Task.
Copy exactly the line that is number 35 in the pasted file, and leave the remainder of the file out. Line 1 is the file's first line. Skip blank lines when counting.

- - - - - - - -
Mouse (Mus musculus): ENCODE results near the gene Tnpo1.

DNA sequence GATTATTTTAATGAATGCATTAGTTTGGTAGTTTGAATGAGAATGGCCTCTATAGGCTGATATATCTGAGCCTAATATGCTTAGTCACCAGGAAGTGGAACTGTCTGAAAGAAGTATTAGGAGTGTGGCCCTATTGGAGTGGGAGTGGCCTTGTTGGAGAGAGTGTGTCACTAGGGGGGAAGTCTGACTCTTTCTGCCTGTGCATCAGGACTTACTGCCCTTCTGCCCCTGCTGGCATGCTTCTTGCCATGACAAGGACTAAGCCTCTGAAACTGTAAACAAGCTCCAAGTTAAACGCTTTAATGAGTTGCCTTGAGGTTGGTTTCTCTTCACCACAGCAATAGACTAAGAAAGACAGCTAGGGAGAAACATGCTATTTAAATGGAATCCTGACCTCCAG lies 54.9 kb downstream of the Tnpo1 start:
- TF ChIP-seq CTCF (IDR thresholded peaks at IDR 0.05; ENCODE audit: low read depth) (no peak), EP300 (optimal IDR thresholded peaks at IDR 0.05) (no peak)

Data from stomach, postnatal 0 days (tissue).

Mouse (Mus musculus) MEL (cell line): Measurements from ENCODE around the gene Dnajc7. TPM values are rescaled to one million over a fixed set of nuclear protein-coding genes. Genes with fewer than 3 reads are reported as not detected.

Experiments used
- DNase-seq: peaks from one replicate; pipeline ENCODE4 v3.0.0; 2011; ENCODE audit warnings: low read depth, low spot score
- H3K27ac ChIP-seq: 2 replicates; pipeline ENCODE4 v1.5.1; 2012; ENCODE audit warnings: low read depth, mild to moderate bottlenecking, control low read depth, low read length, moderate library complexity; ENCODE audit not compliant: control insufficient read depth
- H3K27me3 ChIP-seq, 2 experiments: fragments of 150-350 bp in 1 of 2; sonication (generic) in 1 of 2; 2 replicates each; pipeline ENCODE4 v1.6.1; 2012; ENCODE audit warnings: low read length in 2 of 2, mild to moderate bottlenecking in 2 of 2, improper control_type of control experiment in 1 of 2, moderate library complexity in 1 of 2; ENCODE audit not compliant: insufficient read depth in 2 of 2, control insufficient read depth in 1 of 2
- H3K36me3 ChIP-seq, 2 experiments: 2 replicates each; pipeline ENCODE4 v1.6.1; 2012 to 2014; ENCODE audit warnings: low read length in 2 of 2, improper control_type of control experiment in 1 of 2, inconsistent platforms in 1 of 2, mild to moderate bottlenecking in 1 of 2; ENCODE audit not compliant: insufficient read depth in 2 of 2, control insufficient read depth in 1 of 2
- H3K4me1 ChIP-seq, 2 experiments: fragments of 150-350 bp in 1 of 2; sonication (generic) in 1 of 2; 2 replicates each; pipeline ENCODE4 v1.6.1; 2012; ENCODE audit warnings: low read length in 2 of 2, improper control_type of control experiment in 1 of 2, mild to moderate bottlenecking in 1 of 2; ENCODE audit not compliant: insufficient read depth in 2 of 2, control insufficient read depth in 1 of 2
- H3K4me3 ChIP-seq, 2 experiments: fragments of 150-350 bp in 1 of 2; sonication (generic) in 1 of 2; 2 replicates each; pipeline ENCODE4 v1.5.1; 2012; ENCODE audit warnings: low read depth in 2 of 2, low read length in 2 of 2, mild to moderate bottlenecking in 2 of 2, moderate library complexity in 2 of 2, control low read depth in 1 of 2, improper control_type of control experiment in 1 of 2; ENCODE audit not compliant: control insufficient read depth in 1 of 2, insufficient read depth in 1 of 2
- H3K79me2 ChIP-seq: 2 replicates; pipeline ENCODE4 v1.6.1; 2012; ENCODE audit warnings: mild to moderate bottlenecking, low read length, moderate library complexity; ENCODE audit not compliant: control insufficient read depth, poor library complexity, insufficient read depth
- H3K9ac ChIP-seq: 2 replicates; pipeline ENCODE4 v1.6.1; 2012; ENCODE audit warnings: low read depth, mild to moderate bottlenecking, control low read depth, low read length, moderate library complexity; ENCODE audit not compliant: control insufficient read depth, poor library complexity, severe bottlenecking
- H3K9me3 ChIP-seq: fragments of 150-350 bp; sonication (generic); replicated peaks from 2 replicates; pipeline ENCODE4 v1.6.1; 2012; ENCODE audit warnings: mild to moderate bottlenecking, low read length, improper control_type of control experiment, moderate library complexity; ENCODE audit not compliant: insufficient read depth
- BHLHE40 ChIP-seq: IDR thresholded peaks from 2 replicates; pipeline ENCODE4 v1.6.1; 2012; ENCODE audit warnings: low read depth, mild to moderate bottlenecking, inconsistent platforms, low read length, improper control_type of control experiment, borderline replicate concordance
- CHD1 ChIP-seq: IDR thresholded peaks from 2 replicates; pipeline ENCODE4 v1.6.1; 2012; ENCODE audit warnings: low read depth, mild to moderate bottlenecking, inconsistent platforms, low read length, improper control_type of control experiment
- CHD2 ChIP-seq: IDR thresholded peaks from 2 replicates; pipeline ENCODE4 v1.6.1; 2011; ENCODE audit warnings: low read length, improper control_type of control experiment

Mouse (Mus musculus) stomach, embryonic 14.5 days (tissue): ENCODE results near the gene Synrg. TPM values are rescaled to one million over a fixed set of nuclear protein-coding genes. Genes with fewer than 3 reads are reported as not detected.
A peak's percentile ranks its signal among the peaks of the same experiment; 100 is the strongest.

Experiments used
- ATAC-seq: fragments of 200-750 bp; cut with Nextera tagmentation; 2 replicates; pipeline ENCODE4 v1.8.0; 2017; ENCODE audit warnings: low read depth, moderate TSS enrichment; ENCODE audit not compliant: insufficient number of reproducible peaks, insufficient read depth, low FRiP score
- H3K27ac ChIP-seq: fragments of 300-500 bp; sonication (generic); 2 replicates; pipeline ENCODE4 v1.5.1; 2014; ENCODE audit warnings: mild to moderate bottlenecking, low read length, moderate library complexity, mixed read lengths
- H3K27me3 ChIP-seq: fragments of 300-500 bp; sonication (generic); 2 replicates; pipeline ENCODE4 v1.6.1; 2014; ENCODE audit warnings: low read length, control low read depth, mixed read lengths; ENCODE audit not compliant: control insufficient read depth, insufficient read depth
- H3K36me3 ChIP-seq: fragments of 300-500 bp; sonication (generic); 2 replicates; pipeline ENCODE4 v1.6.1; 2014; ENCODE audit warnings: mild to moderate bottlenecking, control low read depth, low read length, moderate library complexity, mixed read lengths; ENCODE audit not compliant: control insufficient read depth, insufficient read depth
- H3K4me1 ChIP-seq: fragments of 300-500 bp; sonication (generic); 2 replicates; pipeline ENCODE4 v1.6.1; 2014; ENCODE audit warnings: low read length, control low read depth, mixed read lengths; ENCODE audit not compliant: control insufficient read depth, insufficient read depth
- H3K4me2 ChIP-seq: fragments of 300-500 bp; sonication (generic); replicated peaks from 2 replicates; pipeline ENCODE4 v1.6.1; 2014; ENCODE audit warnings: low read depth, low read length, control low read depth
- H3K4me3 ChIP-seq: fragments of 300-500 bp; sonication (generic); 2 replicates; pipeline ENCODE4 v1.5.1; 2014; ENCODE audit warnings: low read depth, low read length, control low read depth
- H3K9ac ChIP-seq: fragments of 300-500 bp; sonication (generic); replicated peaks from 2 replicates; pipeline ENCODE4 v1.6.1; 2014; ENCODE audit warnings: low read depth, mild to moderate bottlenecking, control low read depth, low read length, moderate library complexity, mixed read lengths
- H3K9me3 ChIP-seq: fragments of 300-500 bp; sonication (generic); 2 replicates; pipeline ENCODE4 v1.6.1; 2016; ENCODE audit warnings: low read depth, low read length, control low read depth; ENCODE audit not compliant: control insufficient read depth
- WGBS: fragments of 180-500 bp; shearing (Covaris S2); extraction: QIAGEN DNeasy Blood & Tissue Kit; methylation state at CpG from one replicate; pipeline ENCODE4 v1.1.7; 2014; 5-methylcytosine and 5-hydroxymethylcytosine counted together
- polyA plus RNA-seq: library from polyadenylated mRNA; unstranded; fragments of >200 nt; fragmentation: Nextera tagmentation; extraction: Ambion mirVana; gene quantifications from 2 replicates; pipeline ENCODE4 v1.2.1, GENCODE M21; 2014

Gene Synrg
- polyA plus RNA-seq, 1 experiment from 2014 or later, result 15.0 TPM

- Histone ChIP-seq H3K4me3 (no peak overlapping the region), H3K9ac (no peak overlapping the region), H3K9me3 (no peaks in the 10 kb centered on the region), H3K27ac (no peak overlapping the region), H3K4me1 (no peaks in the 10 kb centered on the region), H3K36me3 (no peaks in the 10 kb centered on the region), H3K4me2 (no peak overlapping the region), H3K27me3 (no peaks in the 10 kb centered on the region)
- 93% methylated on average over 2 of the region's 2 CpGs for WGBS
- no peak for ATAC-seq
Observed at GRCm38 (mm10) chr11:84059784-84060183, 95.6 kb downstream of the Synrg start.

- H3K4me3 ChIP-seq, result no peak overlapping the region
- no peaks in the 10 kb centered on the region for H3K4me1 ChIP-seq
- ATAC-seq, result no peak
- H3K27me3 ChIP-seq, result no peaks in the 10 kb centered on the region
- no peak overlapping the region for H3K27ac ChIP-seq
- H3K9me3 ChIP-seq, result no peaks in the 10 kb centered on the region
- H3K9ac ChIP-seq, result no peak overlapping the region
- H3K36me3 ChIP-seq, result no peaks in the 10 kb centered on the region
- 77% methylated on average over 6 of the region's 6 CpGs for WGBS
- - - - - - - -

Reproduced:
- Histone ChIP-seq H3K4me3 (no peak overlapping the region), H3K9ac (no peak overlapping the region), H3K9me3 (no peaks in the 10 kb centered on the region), H3K27ac (no peak overlapping the region), H3K4me1 (no peaks in the 10 kb centered on the region), H3K36me3 (no peaks in the 10 kb centered on the region), H3K4me2 (no peak overlapping the region), H3K27me3 (no peaks in the 10 kb centered on the region)